What I read

Reading: Short stories from Electric Literature and Fabula Argentea

Ten splendid short stories I read this week.

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Mostly short stories from a few magazines: especially *Electric Lit* and *Fabula Argentea*. Some stories I particularly enjoyed:

  1. Peter Kispert’s “In the palm of his hand” is an urbane story of ambition, vanity, self-centredness, and moral emptiness. Only when the narrator falls does he experience any urge to connect with another person.
  2. Margaret Meehan’s “A beautiful wife is suddenly dead” is a story of suburban boredom, repressed libido, and the willingness of consumer culture and true-crime shows to fill our voids.
  3. Ross Feeler’s “Parisian Honeymoon” examines the most potent threat that terrorism poses to civilisation: a willingness to play into the game of “them” vs. “us.” The plotting is contrived; but the ending is sharp, subtle irony. As we sleep, our own hatred creeps back and hovers. Watching.
  4. Alice Adams’s “Love is a yellow hotel in Yugoslavia” traverses young love, two marriages, and the conflicts of a mother and a teenage daughter in pleasingly meandering fashion.
  5. Mario Pilla’s “Gramercy” is, at one level, a gentle sendup of an excess stringency about rules of punctuation; at a deeper, a reminder that though the way we say things changes, the things that matter don’t.
  6. Paul Hardy’s “Whoso pulleth out this sword” is the risk, comic monologue of a kingmaker sword brought down to earth.
  7. Matt McHugh’s “Well-regulated” asks what’s more important: the right to carry concealed weapons, or the right to information? The characters are flat — stodgy politicians vs. woke tech CEOs; but this speculative piece is a timely commentary on the chasms that open up in civic life when governments lose touch with citizens’ priorities.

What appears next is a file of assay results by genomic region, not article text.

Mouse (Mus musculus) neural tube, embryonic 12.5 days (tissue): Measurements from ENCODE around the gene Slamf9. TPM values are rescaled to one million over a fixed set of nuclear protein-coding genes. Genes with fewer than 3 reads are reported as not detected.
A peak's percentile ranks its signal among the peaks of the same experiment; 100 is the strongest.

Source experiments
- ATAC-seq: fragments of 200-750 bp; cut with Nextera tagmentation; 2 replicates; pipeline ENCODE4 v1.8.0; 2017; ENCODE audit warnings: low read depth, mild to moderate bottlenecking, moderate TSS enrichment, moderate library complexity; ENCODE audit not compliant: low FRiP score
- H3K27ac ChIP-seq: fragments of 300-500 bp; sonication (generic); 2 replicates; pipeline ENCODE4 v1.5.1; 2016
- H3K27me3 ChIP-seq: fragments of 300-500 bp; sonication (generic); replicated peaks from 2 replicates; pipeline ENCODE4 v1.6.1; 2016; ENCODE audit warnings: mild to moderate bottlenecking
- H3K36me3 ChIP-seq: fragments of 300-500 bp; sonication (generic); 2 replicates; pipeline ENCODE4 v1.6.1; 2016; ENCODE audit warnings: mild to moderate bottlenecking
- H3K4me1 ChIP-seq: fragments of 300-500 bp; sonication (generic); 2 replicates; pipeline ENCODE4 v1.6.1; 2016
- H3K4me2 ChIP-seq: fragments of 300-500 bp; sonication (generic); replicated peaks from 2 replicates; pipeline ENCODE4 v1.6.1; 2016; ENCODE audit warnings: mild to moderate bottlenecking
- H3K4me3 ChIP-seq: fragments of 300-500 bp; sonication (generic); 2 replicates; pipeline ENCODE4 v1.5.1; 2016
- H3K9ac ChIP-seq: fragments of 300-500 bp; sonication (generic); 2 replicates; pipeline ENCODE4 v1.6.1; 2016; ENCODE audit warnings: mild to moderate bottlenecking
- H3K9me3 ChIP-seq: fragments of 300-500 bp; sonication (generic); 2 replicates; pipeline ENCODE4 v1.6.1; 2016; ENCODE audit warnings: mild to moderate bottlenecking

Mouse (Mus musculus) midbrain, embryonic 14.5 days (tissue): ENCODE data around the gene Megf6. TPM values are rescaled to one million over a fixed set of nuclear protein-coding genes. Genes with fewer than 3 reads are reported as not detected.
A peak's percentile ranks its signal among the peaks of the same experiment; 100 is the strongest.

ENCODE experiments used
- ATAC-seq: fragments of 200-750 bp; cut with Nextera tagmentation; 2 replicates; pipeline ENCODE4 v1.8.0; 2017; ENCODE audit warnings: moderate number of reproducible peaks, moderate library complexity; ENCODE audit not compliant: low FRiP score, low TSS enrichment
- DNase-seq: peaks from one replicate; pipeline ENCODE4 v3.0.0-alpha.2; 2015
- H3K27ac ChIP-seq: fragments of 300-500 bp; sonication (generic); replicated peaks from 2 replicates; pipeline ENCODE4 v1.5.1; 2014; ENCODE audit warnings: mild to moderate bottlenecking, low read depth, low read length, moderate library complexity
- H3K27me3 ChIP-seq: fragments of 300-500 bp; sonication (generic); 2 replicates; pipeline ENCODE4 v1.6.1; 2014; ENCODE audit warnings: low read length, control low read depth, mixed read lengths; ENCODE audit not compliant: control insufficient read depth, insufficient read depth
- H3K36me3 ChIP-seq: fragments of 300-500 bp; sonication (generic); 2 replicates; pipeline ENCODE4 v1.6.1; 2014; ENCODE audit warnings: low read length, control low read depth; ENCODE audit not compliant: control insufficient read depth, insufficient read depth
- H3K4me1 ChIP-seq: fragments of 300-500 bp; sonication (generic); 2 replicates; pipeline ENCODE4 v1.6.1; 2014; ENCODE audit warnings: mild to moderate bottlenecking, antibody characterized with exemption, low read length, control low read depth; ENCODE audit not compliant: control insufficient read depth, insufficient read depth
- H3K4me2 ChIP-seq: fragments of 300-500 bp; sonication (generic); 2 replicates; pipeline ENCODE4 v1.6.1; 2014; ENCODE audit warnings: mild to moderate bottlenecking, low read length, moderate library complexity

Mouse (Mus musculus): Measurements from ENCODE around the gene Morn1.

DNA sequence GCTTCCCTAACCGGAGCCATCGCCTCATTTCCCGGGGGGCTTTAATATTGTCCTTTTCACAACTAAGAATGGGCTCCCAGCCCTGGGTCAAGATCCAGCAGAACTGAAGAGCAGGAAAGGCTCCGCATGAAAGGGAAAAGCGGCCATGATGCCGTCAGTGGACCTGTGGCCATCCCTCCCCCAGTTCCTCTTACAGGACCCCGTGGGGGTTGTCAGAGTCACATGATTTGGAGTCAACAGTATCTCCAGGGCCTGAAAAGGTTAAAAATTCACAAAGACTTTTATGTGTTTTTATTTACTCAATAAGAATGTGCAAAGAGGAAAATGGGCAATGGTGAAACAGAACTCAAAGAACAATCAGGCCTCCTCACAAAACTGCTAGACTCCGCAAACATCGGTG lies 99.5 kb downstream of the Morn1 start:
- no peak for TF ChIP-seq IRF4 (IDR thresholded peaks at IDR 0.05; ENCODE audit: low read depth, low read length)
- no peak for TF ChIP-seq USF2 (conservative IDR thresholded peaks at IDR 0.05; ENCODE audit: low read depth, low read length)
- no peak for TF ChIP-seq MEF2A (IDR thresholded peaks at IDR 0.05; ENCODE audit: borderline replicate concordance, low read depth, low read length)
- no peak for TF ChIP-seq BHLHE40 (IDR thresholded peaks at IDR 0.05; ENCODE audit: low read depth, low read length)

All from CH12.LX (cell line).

8. W. T. Paterson’s “Song of Tinnitus” references *The Matrix*, *Woman in White*, *The Machinist*, and *Inception* to good effect for an out-of-left-field horror story.
  9. On *100-Word Stories* magazine, I particularly enjoyed: Kim Addonizio’s “Mysteries of sex” (even masturbation is emotionally complicated) and “Plans” (who needs to meet friends, when we can get what we need right here at home?); Adam Schuitema’s “Palm funeral” (with climate change, the earth is wizening long before it will die); and Heather Bourbeau’s “The quiet sadism of the powerless” (overwhelmed by tragedy, the narrator is frustrated at the lack of something too small to kill).
  10. In Chestnut Review’s Summer 2019 Issue, I enjoyed the sole short story, Laura Gill’s “Mary and Martha” — a series of vignettes analysing the role that religion, persistent patriarchy, sisterly rivalry, and admiration play in relationships between women. It isn’t enough for women to give, and give, and give — they must also abandon their work, fawn, and trust to faith when god/man shows up.

If you read any of these stories, I’d love to know what you think!

Read anything interesting this week? I’d love to get recommendations for short stories / literary magazines.

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By Amita Basu

I'm a writer based in Bangalore, India.

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